With time running out, it is imperative for our members of parliament to pause and carefully review the real and dramatic impact the current LIF proposals will have.

If you are in our industry and support what we are attempting to achieve - please visit www.licg.com.au and join our petition. 
 
Read article 

Many thanks

Mark Dunsford

 

 

 

 



Dec02

How to avoid sexually transmitted DEBT!

Wednesday, December 02, 2015

 

There is a lot of noise in the public domain urging us to protect ourselves from STIs (sexually transmitted infections). We're encouraged to take off our rose-coloured glasses when it comes to new partners and to use protection.

Which is incredibly sensible advice and generally we all comply but when it comes to potential partners and our finances, it's another story entirely.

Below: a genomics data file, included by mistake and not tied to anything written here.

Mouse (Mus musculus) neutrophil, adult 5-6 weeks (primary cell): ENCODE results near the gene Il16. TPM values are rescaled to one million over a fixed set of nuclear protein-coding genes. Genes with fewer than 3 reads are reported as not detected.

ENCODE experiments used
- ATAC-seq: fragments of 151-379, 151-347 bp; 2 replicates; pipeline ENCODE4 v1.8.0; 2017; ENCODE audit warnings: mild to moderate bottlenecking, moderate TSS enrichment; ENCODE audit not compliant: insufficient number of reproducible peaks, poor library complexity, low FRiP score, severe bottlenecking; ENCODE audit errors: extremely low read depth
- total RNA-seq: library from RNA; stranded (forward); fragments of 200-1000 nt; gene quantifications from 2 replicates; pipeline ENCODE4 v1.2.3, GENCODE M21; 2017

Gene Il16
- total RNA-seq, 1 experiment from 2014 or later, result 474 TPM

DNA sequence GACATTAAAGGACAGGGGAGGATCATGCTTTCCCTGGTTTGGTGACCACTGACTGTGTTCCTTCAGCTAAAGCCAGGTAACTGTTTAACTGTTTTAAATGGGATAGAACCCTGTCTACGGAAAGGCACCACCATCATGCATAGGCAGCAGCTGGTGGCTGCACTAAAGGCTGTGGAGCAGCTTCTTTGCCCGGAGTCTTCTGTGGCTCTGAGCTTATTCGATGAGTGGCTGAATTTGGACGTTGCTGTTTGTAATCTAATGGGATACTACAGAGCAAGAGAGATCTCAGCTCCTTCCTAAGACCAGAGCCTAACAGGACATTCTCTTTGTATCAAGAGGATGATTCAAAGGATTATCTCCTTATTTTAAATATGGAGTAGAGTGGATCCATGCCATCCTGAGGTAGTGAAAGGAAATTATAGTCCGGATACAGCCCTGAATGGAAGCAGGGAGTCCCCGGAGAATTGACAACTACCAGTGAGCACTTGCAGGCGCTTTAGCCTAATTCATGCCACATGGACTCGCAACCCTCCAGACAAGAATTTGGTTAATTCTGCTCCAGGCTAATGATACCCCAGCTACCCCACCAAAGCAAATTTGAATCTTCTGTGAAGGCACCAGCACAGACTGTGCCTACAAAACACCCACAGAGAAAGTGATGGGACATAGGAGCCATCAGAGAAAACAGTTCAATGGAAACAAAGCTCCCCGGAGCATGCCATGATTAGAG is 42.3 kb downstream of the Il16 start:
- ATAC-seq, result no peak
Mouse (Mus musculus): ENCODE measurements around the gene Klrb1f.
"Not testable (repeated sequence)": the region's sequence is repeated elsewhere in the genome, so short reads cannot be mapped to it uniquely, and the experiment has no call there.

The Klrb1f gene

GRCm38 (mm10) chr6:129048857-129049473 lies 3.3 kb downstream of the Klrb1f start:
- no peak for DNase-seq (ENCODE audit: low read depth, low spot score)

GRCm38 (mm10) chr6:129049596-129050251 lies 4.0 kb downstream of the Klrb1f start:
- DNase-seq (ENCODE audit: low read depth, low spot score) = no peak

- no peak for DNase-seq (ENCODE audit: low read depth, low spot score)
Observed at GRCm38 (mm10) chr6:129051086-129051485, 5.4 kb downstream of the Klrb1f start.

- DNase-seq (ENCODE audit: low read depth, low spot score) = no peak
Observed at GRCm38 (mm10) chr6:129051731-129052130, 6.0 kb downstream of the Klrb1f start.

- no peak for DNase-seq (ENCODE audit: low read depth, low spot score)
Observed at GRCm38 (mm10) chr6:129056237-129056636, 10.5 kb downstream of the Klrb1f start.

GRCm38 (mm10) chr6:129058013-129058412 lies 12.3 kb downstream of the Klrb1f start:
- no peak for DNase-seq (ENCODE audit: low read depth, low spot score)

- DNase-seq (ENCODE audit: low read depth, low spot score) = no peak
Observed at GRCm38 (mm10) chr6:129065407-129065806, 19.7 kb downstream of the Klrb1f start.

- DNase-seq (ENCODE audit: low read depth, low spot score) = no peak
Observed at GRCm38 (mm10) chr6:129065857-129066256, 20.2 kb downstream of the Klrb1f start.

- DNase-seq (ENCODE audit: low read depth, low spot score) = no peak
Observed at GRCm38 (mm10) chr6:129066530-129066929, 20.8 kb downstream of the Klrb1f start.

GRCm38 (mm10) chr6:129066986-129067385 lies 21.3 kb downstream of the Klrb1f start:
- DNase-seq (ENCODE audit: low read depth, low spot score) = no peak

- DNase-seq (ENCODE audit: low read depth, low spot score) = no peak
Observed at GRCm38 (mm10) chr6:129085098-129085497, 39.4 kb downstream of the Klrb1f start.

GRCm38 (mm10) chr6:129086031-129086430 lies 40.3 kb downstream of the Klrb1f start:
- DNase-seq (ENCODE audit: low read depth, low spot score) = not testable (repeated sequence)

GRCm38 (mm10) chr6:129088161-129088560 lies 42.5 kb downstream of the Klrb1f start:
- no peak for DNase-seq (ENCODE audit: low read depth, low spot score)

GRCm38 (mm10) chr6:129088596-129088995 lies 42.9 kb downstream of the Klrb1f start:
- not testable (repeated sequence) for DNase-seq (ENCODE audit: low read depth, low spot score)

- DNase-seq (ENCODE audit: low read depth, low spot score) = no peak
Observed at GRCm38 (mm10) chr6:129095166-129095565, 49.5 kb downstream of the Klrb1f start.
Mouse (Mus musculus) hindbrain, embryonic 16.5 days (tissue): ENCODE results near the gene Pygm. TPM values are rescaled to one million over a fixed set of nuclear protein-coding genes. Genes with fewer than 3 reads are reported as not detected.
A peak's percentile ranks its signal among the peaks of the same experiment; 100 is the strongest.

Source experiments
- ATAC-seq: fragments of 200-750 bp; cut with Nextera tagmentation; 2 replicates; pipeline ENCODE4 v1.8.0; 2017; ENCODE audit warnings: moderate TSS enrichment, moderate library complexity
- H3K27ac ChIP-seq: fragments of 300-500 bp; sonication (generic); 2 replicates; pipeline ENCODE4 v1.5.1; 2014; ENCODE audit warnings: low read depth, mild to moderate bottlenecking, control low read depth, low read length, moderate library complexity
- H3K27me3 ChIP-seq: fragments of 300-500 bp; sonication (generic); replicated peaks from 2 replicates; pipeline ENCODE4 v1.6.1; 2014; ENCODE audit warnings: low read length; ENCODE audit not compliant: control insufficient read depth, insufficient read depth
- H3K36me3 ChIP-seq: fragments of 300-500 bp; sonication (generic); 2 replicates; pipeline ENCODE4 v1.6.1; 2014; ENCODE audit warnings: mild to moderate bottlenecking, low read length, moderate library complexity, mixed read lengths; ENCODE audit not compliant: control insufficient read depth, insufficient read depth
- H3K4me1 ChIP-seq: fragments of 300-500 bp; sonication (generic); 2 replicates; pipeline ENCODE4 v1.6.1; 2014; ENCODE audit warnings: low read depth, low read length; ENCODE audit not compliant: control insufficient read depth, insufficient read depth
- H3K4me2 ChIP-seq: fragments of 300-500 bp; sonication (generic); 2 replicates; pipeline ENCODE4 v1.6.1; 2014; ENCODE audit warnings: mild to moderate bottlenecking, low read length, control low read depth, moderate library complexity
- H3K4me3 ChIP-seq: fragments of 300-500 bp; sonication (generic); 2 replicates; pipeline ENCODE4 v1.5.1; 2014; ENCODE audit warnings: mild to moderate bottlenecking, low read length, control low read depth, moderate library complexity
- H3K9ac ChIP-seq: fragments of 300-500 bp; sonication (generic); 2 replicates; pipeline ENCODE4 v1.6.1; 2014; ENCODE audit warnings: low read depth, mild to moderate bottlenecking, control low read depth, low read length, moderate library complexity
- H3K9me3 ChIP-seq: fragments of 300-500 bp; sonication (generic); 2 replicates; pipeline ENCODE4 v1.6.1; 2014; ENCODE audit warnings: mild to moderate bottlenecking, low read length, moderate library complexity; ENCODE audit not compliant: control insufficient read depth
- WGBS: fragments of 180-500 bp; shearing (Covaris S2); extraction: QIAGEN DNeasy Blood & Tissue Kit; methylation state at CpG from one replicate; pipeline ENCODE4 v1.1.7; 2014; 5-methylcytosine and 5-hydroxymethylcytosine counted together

Without meaning to, we can find ourselves behaving recklessly and exposing ourselves to something that is potentially just as damaging and long lasting as any STI. We risk catching an STD (sexually transmitted debt.)

Now you may be thinking you don't have any money so you can't possibly receive an STD. Or perhaps you're thinking your partner knows what they're doing when it comes to your finances (and you don't) so you feel safe.


Read more:



Nov12

TOP TIPS TO RETIREMENT

Thursday, November 12, 2015

 

 

  1. Consolidate your super accounts.  Multiple accounts means multiple fees.

  2. Make sure you have all your super entitlements.  Go to SuperSeeker to find any lost accounts.

  3. Top up with voluntary contributions; it is one of the best investments you can make.

  4. See if you are eligible for the Federal Governments's co-contributors scheme, which can deliver a 50% boost to deposits.

  5. Check that the insurance in your super meets your needs.

  6. Tailor your investment risk to your age.  In general, young people should be more prepared to take on risk then older people.

  7. Think twice, and maybe even three times, before setting up your own self-managed super fund - and source quality advice.